Dating people developmental disabilities
And they experience a kind of grace, a word once superbly defined by the late Anglican cleric John Stott as the “love that cares and stoops and rescues.” One mother of three children, two of whom are 17 and 12 and profoundly impaired, told me how she left her law career to care for her disabled kids.“The issues are straining for my husband and myself,” says the mom, who asked that I not use her name here.“And it’s fun to hear people’s stories, even if they can take a long time to tell.A lot of time, all parents want is someone to listen to them; it’s not necessary for anybody to come up with solutions. This gives us an opportunity to talk in an adult world.” That opportunity is expanding at Tree of Life, which has a new mission to minister to people with disabilities and their families.
“They always tried to be helpful and encouraging,” she says. ” He’s short and round in his Flyers jersey, with thick, dark hair and darting, bright eyes and a joyous grin he flashes as he makes his way – a little too quickly for his unsteady gait – around the concourse. Josh Silverman gets his cheek pinched as a show of affection by Wells Fargo event staff member Marty Thomas, who has been the usher in Josh’s section for the entire time Josh has been coming to every Flyers home game. ” follow him from section to section, eliciting his thumbs-up sign.Says Davis, “That’s such an important thing for a young man.” Pegasus began as a small program for 15 mildly disabled children and now serves 100 riders per week.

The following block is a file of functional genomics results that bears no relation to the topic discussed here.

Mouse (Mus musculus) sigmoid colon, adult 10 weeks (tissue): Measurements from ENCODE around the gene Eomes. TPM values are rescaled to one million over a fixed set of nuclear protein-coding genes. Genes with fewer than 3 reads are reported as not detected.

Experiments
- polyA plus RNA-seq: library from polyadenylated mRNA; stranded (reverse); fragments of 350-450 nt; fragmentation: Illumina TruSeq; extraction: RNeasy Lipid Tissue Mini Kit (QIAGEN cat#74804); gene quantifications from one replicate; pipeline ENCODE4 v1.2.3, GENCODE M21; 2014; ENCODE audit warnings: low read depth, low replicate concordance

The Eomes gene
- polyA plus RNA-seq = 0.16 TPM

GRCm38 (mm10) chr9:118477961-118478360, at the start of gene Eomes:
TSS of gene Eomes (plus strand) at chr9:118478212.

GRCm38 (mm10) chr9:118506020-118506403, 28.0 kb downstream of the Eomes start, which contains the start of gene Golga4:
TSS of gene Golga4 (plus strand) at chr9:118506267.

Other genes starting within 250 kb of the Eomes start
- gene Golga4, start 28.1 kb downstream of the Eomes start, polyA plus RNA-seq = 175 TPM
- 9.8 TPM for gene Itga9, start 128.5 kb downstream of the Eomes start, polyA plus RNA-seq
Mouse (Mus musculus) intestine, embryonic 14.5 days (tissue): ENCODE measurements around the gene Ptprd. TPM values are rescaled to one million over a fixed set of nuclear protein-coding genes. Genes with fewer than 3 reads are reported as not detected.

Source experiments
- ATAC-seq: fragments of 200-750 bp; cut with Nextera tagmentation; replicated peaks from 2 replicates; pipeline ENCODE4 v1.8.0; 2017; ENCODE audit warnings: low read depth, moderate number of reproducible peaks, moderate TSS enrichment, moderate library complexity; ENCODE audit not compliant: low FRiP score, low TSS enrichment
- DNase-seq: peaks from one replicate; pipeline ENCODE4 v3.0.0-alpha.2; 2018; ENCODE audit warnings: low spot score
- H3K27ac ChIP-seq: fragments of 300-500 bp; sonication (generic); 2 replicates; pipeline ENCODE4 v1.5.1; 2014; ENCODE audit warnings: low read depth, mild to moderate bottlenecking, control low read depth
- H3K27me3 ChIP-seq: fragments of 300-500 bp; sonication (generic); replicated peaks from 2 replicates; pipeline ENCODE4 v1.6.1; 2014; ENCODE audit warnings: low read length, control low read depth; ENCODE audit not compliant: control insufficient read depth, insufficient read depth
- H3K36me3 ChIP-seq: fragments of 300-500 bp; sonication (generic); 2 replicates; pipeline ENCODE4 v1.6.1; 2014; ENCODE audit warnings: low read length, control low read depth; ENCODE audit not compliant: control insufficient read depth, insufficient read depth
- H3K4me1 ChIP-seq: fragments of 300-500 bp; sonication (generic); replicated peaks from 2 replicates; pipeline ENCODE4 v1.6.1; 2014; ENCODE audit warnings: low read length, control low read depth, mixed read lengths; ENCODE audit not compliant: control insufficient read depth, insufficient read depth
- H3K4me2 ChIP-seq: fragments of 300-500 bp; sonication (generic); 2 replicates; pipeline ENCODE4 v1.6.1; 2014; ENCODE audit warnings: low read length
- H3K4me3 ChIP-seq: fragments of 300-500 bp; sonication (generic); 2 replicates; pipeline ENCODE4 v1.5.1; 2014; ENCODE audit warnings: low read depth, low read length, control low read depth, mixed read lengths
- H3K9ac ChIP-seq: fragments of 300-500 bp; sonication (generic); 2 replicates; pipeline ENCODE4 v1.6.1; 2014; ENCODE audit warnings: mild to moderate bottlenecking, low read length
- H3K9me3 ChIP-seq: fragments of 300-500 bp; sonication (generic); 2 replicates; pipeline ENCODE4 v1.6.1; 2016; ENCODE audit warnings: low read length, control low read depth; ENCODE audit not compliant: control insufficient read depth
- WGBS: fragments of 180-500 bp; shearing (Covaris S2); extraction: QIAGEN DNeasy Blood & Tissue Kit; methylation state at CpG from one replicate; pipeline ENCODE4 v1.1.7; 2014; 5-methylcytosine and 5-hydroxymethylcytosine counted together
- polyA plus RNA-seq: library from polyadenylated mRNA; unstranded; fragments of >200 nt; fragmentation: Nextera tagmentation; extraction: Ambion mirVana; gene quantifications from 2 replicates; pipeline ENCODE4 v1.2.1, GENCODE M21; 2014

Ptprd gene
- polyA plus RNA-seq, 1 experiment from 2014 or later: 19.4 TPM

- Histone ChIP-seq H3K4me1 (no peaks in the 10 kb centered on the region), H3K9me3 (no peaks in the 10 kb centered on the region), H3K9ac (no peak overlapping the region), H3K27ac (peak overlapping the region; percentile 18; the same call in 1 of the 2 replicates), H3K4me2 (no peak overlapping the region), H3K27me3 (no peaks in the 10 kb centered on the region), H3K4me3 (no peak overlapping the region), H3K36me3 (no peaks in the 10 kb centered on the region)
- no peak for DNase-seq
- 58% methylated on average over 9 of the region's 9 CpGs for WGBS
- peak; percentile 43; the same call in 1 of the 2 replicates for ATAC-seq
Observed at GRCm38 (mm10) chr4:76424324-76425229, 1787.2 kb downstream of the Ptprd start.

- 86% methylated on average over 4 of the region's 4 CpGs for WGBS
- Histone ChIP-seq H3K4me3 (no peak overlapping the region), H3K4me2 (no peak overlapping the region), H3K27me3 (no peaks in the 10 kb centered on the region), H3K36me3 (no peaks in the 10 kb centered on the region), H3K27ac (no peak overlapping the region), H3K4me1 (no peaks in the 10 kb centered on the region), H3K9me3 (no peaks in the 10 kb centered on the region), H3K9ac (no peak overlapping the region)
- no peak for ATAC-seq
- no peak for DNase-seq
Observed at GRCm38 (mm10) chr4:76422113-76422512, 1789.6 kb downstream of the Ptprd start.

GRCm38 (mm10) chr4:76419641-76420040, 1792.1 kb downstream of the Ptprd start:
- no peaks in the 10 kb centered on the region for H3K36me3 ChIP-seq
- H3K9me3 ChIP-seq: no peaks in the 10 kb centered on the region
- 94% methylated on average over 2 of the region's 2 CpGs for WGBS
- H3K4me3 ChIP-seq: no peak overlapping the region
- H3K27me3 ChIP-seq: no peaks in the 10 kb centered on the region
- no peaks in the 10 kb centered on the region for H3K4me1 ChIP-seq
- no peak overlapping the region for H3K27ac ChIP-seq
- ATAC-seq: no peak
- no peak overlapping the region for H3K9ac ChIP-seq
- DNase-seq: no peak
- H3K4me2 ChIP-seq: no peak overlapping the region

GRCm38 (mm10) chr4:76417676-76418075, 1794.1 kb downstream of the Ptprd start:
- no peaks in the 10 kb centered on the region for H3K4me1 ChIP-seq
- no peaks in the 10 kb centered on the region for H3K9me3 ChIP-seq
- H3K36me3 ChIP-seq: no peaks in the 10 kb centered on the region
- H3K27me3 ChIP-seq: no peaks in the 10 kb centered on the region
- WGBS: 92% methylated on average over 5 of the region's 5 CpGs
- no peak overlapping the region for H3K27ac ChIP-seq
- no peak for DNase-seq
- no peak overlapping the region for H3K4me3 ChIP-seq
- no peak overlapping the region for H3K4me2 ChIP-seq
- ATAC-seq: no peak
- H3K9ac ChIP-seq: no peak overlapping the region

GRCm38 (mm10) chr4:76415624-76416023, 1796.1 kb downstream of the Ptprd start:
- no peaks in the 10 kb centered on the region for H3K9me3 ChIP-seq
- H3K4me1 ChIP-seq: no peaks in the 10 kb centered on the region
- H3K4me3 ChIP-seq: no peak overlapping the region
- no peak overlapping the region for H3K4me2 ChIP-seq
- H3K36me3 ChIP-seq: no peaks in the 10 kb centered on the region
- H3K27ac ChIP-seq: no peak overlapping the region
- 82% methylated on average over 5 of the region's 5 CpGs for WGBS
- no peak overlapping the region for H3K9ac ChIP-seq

Jim Wurster is hoping for that kind of growth for the weekly coffeehouse he co-founded in 2015 for people with disabilities and their families.His effusiveness can be off-putting: he will sometimes hug people he does not know or stand too long after the Flyers score a goal, blocking the view of fans in the seats behind him. “There’s no judgment, no pressure for him to conform to some standard he can’t attain. Josh gets to be Josh.” Silverman is just one of the many parents who have contacted me since reading “Falling Off the Cliff,” my four-part series about people with intellectual and developmental disabilities – I/DD – and the families who love them fiercely.